"The Unrecorded Battle (Part II)," #18, Spring 1998

And now the dramatic conclusion of Margaret Sanger's unpublished short story (for Part I see the Winter 1997/1998 newsletter) in which Peggy Taylor, an innocent from Connecticut newly arrived in the Big City, lands her first job as an assistant nurse to a prosperous New York physician. Moments after her brief interview with the doctor, she writes home to delay her marriage to "Dick" and tell her mother that she is "coining money" and not to worry about the mortgage payments on the family house. We last left Peggy on the eve of her first day of work as she described her new boss to colleagues at a nursing agency who made little effort to hide their suspicion that this doctor may be too good to be true. In a state of euphoria, Peggy offered thanks in her prayers for her good fortune and "slept the sleep that only youth and a clear conscience can sleep."

Once again, we have not corrected Sanger's spelling errors, though we have added missing quotation marks to help clarify the story.


THE UNRECORDED BATTLE

The next morning promptly at ten she found herself again at the brown stone front, but instead of the dark butler, the Doctor himself opened [the] door for her, he was immaculately dressed, hair almost shone, mustache curled, which together with the pink carnation in his coat lapel, made her say "dandy" to her self. He bowed low and long over her hand, not quite the business air of the day before.

"Allow me to assist you" he said as he took her suitcase, and leading the way through the house, he summoned Mrs Thomas, the house keeper, and George the butler, introduced her to them saying, "This is your future Mistress Miss Taylor, hereafter she is to be consulted concerning affairs of the house, and I wish it understood that her wishes are mine." She followed him up the soft luxurious stairs through this house of elegance, to a large spacious, elegantly furnished room the sight of which made her heart beat for joy; he pushed open the door, allowed her to enter, put the bag inside The Door, and quickly stepped inside and closed the door. She held her breath a moment not daring to think; then he spoke; "This is your room Miss Taylor, you like this color?" He watched her closely, "these flowers I had sent in for you to day, these books are yours, in fact, little one the desires of your life shall be filled in my house, you are mistress of this entire place," stepping to her side he said softly, "this is your little bed sweetheart," and stepping to a screen on the other side of the bed pulled it back "and this is mine" he said pointing to another bed which the screen had so cunningly hidden.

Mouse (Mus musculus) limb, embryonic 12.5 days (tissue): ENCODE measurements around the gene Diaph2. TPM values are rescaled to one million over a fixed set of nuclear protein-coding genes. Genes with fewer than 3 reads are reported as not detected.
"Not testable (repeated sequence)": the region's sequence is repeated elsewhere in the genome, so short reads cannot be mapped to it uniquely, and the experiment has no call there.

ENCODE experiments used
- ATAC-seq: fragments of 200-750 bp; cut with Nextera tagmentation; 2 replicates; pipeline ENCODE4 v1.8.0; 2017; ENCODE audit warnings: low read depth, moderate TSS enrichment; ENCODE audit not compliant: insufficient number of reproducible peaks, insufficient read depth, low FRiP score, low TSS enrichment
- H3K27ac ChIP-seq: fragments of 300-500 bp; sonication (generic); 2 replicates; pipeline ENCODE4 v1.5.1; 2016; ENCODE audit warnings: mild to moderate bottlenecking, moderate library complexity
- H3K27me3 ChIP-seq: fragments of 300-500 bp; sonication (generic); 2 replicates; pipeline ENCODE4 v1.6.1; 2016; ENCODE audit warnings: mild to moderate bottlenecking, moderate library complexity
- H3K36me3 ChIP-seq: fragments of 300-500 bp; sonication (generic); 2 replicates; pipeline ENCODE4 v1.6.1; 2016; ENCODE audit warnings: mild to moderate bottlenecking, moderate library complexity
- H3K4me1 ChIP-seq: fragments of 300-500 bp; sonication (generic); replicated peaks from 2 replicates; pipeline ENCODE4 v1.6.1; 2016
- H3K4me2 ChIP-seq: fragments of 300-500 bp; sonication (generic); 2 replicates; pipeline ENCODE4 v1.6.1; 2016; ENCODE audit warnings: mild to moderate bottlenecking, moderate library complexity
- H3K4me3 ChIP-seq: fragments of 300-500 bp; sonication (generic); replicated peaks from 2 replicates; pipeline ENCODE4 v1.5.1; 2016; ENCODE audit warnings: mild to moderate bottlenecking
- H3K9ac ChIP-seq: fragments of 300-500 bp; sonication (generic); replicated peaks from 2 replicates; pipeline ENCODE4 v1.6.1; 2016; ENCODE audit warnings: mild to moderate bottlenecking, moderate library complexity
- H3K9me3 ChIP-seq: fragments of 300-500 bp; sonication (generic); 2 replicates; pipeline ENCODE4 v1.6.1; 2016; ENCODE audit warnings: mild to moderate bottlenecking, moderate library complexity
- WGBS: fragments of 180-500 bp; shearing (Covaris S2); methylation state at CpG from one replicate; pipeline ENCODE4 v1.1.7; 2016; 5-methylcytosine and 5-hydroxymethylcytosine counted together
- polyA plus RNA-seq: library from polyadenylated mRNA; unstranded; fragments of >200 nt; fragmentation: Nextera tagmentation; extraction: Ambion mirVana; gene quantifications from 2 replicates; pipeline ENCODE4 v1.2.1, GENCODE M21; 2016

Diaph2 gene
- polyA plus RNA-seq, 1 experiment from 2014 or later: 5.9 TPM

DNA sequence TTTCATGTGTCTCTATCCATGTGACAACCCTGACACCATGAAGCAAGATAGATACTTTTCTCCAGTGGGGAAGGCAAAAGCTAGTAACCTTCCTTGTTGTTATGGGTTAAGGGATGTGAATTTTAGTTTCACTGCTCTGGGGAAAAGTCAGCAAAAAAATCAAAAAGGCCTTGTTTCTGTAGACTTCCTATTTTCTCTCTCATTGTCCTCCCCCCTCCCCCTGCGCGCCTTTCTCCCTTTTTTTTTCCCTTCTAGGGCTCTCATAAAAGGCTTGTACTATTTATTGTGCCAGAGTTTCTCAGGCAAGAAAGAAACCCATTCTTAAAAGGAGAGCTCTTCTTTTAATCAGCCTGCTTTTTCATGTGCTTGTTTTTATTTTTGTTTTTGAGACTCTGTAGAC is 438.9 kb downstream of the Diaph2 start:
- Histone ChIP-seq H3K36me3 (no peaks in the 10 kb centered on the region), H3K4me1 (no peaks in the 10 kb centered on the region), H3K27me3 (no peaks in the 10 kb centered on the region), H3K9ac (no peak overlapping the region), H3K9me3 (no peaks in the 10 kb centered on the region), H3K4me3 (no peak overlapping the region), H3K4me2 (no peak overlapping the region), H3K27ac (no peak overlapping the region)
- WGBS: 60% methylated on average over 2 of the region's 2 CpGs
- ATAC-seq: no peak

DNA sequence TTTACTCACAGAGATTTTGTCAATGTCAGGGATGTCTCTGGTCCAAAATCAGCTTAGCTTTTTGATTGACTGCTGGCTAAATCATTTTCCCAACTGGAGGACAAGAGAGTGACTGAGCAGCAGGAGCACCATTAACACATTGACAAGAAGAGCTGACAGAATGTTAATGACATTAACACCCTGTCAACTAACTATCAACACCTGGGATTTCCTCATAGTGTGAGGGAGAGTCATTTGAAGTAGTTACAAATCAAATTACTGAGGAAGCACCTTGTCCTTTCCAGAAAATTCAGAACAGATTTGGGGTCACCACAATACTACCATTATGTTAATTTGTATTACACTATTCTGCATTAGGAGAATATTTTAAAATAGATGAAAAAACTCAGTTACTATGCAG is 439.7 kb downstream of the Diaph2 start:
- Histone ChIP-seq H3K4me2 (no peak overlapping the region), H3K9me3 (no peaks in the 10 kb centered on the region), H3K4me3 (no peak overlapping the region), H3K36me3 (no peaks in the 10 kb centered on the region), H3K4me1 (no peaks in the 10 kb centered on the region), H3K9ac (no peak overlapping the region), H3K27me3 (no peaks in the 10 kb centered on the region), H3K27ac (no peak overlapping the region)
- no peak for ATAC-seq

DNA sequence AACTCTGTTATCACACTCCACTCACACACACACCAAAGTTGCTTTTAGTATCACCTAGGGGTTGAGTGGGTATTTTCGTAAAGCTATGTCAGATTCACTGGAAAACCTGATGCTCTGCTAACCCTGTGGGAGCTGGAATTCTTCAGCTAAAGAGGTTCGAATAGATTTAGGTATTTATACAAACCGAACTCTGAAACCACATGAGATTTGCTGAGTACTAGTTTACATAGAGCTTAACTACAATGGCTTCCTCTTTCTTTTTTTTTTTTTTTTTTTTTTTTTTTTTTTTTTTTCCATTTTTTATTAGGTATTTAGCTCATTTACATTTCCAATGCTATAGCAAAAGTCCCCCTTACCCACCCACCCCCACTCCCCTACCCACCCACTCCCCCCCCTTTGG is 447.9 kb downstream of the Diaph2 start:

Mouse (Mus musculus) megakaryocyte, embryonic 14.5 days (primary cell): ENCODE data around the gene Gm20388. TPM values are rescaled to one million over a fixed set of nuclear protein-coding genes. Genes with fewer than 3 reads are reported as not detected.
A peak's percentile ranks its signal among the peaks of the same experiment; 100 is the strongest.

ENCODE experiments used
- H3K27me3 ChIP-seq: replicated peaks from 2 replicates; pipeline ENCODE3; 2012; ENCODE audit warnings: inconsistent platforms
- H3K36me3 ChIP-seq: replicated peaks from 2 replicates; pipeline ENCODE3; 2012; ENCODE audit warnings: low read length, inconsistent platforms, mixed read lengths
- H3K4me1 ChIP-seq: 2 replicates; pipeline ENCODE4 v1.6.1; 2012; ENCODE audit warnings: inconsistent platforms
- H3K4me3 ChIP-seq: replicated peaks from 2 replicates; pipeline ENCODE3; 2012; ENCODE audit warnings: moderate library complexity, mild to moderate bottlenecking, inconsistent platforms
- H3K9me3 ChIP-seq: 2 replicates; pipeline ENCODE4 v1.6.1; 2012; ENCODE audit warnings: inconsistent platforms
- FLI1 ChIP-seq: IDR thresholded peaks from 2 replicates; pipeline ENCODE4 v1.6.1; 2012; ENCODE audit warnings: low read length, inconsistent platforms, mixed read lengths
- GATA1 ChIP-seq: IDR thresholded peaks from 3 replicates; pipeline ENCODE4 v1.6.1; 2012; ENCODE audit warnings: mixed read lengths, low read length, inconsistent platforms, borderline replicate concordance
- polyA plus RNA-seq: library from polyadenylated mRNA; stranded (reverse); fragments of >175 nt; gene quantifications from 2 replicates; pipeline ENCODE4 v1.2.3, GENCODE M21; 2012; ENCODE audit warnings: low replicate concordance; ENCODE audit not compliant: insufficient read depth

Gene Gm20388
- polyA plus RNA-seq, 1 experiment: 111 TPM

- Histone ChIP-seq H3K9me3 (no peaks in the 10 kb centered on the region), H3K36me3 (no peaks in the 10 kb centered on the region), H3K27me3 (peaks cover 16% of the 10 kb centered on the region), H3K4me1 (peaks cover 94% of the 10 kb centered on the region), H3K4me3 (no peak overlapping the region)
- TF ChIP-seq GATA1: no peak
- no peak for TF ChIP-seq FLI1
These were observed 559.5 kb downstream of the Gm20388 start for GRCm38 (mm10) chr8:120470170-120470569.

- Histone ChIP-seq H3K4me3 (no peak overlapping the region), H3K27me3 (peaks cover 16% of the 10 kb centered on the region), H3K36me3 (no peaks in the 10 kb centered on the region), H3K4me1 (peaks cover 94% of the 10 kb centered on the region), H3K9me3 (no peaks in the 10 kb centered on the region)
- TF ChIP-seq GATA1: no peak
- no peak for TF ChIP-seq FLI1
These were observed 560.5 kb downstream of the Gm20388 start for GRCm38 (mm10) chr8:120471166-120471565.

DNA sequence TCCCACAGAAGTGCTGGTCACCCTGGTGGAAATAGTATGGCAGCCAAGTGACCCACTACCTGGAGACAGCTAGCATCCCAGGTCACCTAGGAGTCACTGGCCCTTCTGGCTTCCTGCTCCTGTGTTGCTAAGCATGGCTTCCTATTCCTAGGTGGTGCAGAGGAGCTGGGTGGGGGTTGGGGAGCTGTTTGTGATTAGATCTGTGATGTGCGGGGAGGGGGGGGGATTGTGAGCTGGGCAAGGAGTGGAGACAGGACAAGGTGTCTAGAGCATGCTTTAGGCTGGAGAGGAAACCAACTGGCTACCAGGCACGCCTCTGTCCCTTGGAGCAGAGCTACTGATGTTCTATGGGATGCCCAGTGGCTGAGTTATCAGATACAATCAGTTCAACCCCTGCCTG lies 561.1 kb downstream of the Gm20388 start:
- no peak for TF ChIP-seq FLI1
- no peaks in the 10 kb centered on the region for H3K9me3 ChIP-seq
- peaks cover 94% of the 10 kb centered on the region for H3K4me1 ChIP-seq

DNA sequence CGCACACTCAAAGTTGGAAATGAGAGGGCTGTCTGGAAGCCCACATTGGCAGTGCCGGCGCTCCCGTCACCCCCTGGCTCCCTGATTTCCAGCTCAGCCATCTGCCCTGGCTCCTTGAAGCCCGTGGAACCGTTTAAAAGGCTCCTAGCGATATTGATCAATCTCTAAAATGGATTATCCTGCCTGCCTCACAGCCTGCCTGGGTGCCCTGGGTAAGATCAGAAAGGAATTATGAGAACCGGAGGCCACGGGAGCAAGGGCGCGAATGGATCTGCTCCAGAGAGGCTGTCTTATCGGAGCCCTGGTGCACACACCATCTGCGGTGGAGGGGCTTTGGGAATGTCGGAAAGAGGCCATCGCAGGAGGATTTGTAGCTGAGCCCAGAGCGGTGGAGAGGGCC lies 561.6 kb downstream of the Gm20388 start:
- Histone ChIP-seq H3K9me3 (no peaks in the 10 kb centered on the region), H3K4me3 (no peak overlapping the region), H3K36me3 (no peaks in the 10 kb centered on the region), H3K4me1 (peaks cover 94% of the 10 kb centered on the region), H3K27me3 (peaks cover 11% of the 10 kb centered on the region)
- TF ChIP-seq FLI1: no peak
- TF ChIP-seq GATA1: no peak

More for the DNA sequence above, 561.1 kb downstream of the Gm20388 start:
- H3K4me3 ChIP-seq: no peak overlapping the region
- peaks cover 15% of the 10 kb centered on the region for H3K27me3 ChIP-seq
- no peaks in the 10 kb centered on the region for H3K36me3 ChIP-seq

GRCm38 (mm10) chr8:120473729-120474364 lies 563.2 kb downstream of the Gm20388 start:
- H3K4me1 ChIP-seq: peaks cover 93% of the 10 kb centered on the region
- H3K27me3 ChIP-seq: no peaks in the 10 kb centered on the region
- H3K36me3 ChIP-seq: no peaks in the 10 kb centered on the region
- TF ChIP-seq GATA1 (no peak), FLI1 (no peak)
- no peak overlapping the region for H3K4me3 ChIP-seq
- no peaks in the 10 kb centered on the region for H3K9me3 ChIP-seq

During all this conversation she had stood as one petrified but at these last words she gave one blood curdling scream, and rushed for the door, he was there before her, caught her by the throat and roughly pushed her against the closed door. "You little Devil" he hissed, "what are you here for? Do you mean to say you did not know what you were coming here for? Ha ha, then here you've come and here you'll stay, Miss – Scream, kick, cry to your hearts delight, for no one shall heed you," he thundered. At these terrible words the blood left her face, her knees trembled, for she at last realized into what a demons den she had come.- She had seen men in joy, sorrow, agony and death, but this was her first experience at seeing a living devil smile. But at that smile the fighting blood of her New England ancestors, arose in her, she knew a time had come to fight, and fight to the death, –rather than that.

Quicker than it takes to tell, these thoughts flashed through her mind, she raised her head, looked him square between the eyes, and said: "Doctor, I have one thing to say, You are mistaken in me. I am not that kind of woman. I came here innocently. I wish to go away. Look into my face, look closely, and should you see in that look other than -Purity, then God help me." At these words he came closer, anger and passion fighting for posession, "You lie" he said "You lie, you huzzy, you have come [here] to spy, you have come here pretending innocense, to pry into my work, but your game won't work with me; Listen," he said hoarsley "Look you into my eyes" Oh, God that horrible face! "and learn what power is; it is greater than the purity which you claim is in yours; one word from me and into this house you'd remain, until I gave the word to release you; a word from me and to the workhouse you would go – as a prostitute; Yes I have that much power, and more far more; Think little fool, could I run an establishment of this kind without power? Could I preform from ten to twenty operations a day, without power? Could I?" He screamed. "No, no, with all your pretended innocense you must know that. And further anything you might say of me, would be laughed at, No newspaper in New York City, dare, I repeat it, dare, to print what I have told you –Why? Power, – power from on high, high in the world of Capital, influence, and prestage, all of whom I have favored, and in turn favor me."